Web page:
Not every problem can be solved by throwing more money at it, but climate change is one of them.
Simply investing enough money in clean energy - fast enough - will in fact stave off the worst of climate change, because reducing carbon dioxide emissions is really as simple as building enough wind farms and solar farms and other non-polluting sources for our energy.
If we had rallied earlier and invested more in making the switch to the low carbon economy, we could have headed it off for less. But, even at this late stage, we can still make the difference between an uninhabitable planet for our descendants, and one that is merely much more tragic, with more financial and personal losses from more frequent and extreme weather disasters.
How fast would we need to change, and how much would it actually cost? Of course, "cost" is a silly way of putting this investment. First, because the alternative is much more costly, as the British government economist Nicolas Stern calculated: climate change is the mother of all expenses. And second, because one man's expense is another man's income. If preventing climate change was something Republicans espoused, it would be called the biggest "wealth creator" – because every last nut and bolt of renewable energy that gets built, is money in the pocket of somebody who makes, sells, finances or designs it.
Back in 2009, the International Energy Agency (IEA) famously calculated that in order to head off climate change's worst effects, a global investment of $10.5 trillion would be needed in clean energy by 2030, in order to turn the carbon ship around – which if evenly split each year, amounts to about half a trillion ($500 billion) a year for about 20 years.
Here is how that global $500 billion each year compares with our recent annual investments since that pre-Copenhagen calculation. In 2010, the world invested $187 billion in building renewable power sources, less than half the amount needed. But it was more than the dirty energy investment that year at only $157 billion in new fossil energy sources, according to Bloomberg New Energy Finance, marking the first year where we had a higher level of investment in renewable energy than in dirty energy. So the ratio switched, with a focus on the right kind of energy to do the job.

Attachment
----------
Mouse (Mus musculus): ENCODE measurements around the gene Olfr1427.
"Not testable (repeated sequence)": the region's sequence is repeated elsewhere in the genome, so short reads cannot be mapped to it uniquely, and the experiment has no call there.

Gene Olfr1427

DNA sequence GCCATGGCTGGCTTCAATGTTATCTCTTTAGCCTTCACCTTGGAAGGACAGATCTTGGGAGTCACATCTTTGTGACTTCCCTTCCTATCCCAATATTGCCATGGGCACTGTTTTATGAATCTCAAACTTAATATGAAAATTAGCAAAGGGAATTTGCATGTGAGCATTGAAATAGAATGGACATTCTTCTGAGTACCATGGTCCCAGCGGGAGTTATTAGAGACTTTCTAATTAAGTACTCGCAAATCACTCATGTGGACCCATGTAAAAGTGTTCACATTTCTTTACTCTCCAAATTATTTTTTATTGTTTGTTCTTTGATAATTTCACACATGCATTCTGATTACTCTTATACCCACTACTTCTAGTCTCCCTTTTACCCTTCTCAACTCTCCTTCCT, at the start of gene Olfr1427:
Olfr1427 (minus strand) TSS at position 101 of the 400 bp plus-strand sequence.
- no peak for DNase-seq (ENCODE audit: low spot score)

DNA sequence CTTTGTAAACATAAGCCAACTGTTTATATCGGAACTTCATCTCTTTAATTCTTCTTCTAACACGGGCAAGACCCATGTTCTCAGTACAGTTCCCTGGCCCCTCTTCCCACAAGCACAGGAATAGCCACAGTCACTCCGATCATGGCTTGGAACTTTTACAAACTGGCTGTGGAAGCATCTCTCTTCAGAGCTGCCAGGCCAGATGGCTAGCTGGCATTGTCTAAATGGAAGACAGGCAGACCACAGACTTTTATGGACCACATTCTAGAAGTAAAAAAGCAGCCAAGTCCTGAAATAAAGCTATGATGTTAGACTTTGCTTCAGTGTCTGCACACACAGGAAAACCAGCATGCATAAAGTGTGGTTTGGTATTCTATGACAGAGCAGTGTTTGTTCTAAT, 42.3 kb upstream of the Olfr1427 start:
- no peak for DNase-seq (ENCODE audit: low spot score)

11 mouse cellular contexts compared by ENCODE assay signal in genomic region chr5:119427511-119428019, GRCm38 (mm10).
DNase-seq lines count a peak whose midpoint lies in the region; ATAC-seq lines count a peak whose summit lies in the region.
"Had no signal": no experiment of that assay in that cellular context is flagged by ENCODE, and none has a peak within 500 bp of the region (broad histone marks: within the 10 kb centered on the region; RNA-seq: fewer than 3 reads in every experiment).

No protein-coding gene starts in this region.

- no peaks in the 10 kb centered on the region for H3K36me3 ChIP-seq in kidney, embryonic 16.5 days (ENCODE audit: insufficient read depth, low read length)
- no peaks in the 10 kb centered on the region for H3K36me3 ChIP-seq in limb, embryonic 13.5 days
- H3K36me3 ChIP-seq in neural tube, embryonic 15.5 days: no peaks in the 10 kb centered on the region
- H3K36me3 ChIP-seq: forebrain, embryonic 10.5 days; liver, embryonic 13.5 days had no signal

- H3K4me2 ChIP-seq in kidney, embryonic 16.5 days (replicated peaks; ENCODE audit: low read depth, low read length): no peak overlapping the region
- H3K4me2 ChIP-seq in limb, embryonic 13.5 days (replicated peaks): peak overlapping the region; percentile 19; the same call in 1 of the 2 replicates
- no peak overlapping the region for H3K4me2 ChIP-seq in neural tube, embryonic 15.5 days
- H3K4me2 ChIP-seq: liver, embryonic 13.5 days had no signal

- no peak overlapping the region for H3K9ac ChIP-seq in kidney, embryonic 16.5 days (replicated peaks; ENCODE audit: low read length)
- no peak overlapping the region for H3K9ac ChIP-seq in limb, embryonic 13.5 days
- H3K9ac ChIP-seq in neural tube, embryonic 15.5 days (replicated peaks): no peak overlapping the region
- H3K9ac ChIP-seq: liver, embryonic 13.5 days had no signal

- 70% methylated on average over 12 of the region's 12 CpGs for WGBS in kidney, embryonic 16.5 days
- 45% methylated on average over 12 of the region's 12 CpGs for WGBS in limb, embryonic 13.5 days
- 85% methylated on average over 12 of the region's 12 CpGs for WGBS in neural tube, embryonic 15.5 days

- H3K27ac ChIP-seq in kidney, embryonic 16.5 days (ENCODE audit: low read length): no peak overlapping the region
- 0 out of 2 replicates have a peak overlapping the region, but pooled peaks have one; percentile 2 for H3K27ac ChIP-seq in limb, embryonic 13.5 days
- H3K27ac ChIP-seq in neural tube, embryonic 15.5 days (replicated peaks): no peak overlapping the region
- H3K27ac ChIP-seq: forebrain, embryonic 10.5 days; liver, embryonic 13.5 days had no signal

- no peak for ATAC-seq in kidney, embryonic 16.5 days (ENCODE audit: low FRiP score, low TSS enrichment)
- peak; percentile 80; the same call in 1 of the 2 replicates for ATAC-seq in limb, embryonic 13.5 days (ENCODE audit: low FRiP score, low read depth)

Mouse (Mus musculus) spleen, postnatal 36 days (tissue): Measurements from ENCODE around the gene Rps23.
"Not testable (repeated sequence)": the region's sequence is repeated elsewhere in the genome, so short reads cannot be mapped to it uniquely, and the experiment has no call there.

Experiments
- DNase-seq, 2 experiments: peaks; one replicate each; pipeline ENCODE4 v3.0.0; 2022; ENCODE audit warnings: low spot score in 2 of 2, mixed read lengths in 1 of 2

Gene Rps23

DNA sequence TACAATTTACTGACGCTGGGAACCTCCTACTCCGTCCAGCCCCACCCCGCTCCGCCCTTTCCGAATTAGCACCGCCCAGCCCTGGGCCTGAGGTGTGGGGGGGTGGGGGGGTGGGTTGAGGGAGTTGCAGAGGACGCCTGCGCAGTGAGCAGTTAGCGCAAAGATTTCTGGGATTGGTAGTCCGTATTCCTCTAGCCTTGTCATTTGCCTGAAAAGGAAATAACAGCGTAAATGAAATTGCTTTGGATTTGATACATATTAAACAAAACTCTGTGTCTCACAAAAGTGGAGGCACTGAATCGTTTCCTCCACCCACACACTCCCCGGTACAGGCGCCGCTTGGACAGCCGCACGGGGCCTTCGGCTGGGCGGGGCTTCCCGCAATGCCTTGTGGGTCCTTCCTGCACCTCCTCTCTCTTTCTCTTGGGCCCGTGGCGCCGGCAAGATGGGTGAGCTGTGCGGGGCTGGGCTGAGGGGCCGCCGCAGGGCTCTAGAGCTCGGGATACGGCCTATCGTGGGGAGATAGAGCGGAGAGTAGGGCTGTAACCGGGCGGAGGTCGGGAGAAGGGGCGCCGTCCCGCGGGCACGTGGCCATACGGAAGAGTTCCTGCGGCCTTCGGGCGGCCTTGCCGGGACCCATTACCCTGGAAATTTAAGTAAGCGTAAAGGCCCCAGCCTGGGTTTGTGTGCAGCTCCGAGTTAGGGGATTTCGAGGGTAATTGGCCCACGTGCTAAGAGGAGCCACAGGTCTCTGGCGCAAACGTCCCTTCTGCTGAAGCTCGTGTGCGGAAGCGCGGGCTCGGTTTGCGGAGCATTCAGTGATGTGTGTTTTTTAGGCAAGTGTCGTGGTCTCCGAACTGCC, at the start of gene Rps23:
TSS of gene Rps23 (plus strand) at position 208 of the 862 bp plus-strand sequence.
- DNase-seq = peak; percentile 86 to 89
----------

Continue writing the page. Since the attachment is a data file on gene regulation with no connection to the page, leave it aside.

Then in 2011, the increase in investment continued to grow, bolting to $260 billion as Pete Danko noted here in a story about the recent Bloomberg news that – at least in 2011 – the U.S. actually outspent China in renewable investment, with $55.9 billion to China's $47.4 billion, in the last of the Recovery Act spending; a one time push for clean energy that rivaled the Manhattan Project.
And the EU, with even more stable climate policy, was responsible for almost half the new global clean energy push with $100.2 billion. That is good news because the EU share will likely continue to grow, as its climate legislation creates a persistent long term mandate to increase renewables under the Kyoto Accord.
And the IEA, and Bloomberg's figures, do not include hydro power. If we add in the $45 billion spent on large hydro in 2010, and the $10 billion on small hydro, even the first year is almost halfway to the $500 billion goal, and the second year totals $315 billion, more than halfway. Here is why a hydro count is important. Currently, Africa produces the least hydropower, only 3 percent of the world total, but is considered the region with the greatest potential for increased production.
And in the Durban climate negotiations, the EU changed its rules regarding which countries qualify for future Clean Development Mechanism (CDM) funds. Starting in 2012, only the poorest countries, mostly in Africa, will qualify for future CDM funds. The EU CDM funding propelled renewable power development in the less developed countries to higher levels than in the OECD nations. (See: Big Clean Energy Projects Seek Big EU Funding).
So with global annual investment going up every year since we got the target needed from the IEA, it looks as if we are not that far off track to do the job. To get more than halfway to the $500 billion investment target within just the first two years of really trying, even with a global economic downtown that echoed the Great Depression, is evidence that we could get there. The scale-up needed is not something that is completely out of reach.